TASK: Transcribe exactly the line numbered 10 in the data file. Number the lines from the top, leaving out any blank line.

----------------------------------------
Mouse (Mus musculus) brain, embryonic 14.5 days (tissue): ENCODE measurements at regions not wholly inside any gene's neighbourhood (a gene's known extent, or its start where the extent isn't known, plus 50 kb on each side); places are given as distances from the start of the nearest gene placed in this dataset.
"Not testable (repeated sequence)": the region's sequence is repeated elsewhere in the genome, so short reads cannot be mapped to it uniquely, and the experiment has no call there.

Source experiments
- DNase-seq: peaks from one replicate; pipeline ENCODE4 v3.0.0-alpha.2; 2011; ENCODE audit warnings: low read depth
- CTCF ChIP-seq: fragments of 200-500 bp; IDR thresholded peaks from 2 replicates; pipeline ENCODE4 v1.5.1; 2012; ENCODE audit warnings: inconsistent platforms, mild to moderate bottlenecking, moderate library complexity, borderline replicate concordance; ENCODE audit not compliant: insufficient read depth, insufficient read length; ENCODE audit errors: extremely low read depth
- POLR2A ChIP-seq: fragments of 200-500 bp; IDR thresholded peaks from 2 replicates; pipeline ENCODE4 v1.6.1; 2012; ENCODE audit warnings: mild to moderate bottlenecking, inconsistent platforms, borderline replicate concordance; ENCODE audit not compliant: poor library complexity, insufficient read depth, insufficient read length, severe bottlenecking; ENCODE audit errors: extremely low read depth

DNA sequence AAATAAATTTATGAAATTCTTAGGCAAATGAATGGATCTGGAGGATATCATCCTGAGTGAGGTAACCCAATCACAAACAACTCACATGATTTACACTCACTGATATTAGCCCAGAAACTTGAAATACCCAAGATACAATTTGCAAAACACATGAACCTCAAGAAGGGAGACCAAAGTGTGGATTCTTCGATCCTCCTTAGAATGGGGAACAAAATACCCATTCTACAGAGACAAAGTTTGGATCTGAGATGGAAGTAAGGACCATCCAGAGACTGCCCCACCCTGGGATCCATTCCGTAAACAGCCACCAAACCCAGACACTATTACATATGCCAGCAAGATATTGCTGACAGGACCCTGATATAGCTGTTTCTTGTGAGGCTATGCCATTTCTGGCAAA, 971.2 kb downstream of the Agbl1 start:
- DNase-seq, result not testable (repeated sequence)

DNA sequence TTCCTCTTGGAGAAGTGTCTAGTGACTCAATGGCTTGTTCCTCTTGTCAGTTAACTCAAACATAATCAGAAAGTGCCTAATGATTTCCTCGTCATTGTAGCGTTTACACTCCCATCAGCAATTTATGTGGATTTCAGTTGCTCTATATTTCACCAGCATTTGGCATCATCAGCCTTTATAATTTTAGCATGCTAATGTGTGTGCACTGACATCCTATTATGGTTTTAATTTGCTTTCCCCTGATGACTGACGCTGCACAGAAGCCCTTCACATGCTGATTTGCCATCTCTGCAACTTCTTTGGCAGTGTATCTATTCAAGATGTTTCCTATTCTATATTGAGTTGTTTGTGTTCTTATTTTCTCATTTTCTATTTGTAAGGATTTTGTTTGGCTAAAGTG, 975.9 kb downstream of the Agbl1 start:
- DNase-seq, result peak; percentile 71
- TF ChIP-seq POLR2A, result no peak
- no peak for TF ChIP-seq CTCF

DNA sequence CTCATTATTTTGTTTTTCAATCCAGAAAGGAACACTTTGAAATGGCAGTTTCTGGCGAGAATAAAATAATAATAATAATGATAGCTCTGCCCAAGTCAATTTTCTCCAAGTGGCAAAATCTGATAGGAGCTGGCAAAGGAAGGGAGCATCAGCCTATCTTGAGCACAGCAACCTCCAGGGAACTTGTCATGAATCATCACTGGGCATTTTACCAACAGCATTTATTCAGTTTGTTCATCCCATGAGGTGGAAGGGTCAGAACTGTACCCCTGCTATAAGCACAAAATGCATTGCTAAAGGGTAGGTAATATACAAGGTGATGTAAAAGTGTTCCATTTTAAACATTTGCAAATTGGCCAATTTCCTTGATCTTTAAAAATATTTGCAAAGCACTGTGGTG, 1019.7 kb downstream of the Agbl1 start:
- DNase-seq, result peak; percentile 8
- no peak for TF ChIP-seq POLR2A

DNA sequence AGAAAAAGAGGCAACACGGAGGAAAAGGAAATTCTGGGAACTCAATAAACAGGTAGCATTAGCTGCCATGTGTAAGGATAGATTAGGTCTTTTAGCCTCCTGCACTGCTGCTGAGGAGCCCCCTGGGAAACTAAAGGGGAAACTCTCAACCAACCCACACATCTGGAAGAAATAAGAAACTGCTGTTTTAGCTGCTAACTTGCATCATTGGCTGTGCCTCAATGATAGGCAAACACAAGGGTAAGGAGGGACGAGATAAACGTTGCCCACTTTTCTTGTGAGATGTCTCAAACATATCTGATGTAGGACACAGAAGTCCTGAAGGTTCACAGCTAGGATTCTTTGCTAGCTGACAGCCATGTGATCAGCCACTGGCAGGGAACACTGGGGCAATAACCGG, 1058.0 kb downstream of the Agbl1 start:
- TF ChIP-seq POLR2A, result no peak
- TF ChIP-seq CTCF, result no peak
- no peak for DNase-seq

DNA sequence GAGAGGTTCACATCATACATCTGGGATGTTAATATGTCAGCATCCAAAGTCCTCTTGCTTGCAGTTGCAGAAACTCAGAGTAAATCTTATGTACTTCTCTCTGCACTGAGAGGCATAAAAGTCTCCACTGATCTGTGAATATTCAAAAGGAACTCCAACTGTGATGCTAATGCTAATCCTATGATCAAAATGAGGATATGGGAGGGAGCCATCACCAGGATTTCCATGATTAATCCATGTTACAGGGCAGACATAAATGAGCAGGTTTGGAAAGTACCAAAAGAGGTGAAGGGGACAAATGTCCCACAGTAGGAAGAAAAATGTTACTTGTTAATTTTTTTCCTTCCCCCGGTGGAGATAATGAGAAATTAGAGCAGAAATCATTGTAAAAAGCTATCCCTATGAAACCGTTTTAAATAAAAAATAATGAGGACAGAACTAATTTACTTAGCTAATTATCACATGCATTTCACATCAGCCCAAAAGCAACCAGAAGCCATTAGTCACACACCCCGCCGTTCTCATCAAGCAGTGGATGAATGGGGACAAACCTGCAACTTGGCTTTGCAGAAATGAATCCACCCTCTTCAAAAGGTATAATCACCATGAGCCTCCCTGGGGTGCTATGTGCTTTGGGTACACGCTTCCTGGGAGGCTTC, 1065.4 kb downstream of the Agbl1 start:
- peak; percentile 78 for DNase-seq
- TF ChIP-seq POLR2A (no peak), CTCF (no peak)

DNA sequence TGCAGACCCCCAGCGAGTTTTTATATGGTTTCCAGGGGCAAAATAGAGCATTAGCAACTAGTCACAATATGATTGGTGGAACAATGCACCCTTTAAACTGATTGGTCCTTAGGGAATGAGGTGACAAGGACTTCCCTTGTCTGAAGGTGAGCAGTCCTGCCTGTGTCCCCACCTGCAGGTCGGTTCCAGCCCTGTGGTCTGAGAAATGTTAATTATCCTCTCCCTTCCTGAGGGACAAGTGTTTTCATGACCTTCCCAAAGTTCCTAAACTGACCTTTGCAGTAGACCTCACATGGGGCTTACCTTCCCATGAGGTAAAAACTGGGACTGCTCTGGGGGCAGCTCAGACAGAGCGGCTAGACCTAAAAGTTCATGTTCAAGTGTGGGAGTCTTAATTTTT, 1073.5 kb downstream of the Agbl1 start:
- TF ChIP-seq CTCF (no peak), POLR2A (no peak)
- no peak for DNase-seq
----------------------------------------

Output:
- DNase-seq, result peak; percentile 71